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The IOW this week comes from Dr. Kyle Minor who used bedside ultrasound to diagnose splenomegaly.  To get this image he uses the curvilinear probe to  obtain what is essentially a LUQ FAST view.  The probe is placed on the patients left over the lower ribs in the mid axillary line, and the indicator marker is pointed towards the head.  Splenomegaly is defined as a spleen that measures >13cm in length in its longest diameter. If rib shadows get in your way, angle the probe to fit between the ribs and make sure to fan towards the back as the spleen is typically more posterior.   In general the spleen should be approximately the size of the kidney.  Note that in the image below it is significantly larger than the adjacent kidney.   Patients with splenomegaly may present with vague LUQ pain.  Recall that an enlarged spleen can be seen in  infection (CMV, toxoplasmosis, mononucleosis, TB,  or malaria), hematologic disorders (myelofibrosis, lymphoma, leukemia, thalassemia), portal congestion (portal htn, portal/splenic vein thrombus, CHF), or other malignancies (hemangioma, mets). This patient presented with LUQ pain and had a diagnosis of acute myeloid leukemia.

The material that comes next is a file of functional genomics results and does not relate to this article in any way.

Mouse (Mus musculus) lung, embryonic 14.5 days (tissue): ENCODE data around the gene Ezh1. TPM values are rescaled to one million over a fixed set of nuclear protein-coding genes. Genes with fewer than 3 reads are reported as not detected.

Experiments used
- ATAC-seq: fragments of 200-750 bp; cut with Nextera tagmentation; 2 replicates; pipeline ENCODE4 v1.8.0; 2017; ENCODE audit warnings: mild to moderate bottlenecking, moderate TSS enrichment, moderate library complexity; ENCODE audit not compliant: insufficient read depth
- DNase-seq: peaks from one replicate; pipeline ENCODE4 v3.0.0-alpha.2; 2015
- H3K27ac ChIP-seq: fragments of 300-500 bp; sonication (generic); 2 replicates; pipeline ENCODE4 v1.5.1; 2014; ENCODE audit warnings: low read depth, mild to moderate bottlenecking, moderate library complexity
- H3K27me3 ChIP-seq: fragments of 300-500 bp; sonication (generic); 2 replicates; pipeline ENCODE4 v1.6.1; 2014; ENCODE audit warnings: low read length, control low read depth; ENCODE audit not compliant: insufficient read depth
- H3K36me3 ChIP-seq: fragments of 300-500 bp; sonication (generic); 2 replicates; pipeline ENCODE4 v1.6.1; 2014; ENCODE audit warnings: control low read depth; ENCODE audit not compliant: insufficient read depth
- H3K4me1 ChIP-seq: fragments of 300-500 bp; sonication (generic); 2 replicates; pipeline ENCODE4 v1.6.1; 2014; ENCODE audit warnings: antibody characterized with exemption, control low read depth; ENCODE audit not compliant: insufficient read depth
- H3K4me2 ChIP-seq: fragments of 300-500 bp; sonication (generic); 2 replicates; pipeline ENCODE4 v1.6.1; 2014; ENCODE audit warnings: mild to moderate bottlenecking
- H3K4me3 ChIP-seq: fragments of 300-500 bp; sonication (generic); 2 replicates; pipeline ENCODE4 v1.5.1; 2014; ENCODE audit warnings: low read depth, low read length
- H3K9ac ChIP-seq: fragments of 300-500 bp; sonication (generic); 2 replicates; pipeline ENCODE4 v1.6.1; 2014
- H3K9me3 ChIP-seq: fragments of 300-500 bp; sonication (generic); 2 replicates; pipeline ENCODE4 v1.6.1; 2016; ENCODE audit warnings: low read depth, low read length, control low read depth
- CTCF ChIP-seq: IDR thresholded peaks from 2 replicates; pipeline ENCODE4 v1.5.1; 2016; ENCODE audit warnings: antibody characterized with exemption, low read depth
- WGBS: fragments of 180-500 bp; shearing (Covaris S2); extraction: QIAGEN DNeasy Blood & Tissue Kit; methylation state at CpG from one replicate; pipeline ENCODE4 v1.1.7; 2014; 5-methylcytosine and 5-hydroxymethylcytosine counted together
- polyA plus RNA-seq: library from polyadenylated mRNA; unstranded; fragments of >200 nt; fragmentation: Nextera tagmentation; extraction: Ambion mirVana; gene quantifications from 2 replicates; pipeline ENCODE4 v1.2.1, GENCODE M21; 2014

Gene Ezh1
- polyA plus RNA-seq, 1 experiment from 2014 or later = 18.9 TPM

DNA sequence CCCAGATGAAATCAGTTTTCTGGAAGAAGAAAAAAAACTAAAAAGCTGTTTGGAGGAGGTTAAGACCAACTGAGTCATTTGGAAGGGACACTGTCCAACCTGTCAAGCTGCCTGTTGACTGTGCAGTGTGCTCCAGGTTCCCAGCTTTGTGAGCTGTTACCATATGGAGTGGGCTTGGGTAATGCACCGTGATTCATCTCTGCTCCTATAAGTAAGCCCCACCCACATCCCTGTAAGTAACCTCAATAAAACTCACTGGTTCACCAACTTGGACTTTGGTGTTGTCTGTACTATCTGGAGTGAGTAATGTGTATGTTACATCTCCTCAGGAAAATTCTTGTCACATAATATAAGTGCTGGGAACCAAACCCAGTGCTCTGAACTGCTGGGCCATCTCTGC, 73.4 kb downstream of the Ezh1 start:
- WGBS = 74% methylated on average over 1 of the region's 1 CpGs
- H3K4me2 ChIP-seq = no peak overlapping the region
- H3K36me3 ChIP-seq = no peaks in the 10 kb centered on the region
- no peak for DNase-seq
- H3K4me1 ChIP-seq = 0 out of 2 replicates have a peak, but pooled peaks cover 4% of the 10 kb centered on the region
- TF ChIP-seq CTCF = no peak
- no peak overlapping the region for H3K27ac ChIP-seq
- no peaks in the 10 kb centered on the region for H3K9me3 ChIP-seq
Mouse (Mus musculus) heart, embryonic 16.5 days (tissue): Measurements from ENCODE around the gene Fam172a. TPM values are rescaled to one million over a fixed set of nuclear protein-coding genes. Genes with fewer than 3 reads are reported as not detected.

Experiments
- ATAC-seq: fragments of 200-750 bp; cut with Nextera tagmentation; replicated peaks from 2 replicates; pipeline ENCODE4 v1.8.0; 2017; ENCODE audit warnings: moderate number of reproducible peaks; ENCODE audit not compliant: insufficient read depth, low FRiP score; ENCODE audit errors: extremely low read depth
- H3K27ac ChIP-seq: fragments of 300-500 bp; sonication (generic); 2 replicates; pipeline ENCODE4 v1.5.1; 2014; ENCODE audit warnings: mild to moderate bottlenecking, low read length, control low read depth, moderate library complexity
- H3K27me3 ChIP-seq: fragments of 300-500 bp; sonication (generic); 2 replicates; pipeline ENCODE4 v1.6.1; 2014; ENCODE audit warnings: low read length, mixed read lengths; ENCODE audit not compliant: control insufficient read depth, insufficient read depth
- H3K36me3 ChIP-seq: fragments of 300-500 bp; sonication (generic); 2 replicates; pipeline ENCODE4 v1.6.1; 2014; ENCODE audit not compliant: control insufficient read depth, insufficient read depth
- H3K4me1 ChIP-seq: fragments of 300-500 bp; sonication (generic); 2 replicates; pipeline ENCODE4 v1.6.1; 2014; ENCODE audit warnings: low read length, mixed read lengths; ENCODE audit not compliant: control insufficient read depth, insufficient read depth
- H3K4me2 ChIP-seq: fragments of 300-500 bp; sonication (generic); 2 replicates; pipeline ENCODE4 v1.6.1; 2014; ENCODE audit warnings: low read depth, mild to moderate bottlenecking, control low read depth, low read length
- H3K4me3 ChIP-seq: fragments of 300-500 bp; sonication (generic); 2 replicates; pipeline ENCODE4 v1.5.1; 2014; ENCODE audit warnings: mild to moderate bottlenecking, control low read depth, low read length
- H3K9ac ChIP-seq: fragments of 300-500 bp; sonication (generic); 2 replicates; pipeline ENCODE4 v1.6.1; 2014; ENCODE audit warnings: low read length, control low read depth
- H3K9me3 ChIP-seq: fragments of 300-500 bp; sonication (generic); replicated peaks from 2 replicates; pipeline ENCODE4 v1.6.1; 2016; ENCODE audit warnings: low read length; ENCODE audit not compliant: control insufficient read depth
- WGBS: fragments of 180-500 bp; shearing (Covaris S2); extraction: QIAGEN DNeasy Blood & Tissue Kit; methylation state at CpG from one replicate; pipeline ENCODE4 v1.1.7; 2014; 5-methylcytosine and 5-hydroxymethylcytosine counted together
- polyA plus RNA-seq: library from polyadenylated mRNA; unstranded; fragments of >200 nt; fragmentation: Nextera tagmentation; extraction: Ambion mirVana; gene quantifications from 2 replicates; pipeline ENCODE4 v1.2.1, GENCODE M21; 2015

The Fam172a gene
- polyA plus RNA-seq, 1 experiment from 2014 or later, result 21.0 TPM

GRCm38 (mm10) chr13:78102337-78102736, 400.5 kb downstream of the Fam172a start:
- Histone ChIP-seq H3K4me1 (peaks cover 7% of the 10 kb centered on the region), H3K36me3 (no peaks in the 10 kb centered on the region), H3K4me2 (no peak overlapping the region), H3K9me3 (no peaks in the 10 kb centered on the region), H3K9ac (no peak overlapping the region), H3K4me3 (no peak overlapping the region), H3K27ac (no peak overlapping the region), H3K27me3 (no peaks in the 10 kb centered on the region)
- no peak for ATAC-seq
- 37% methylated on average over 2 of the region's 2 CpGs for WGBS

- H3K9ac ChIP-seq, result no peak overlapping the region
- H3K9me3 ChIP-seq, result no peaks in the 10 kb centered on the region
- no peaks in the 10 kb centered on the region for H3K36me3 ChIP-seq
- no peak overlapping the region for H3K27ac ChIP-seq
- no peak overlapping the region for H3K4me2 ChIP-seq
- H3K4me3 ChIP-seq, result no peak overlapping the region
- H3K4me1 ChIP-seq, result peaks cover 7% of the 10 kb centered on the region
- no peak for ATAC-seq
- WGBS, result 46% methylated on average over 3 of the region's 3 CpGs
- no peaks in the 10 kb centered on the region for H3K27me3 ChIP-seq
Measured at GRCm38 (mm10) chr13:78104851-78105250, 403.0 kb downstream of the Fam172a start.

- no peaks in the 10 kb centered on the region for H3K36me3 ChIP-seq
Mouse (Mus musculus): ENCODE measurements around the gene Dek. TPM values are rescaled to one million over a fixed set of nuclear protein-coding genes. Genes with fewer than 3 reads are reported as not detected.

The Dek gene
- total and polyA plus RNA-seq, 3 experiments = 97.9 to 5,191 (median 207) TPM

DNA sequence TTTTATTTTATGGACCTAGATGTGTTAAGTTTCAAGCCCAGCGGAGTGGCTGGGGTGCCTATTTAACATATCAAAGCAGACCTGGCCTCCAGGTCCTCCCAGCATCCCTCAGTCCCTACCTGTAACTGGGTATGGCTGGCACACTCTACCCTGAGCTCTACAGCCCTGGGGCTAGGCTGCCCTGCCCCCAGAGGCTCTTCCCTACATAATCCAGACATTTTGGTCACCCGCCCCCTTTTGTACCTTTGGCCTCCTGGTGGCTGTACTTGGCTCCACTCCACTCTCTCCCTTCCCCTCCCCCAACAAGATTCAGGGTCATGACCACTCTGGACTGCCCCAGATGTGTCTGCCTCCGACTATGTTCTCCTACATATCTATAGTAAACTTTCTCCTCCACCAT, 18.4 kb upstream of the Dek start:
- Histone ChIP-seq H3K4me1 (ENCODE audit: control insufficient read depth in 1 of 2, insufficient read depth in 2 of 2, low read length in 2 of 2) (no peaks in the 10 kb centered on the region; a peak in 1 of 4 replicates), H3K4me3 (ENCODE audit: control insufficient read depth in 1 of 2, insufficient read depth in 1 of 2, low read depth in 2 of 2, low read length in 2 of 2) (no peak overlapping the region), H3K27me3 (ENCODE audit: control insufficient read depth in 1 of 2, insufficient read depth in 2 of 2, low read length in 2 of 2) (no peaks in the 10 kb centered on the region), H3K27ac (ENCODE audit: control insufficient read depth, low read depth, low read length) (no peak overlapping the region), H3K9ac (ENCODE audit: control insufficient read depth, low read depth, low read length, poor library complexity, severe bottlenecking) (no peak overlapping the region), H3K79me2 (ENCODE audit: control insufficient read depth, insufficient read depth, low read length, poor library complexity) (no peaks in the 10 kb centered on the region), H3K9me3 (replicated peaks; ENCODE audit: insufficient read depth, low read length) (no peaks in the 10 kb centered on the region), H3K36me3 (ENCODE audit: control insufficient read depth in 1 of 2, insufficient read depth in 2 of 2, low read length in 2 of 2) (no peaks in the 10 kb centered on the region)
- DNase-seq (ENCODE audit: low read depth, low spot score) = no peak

Image 1


Thanks for all of your great images this week!


Happy Scanning! 


Sierra Beck MD 
Assistant Professor
Department of Emergency Medicine
Emory University SOM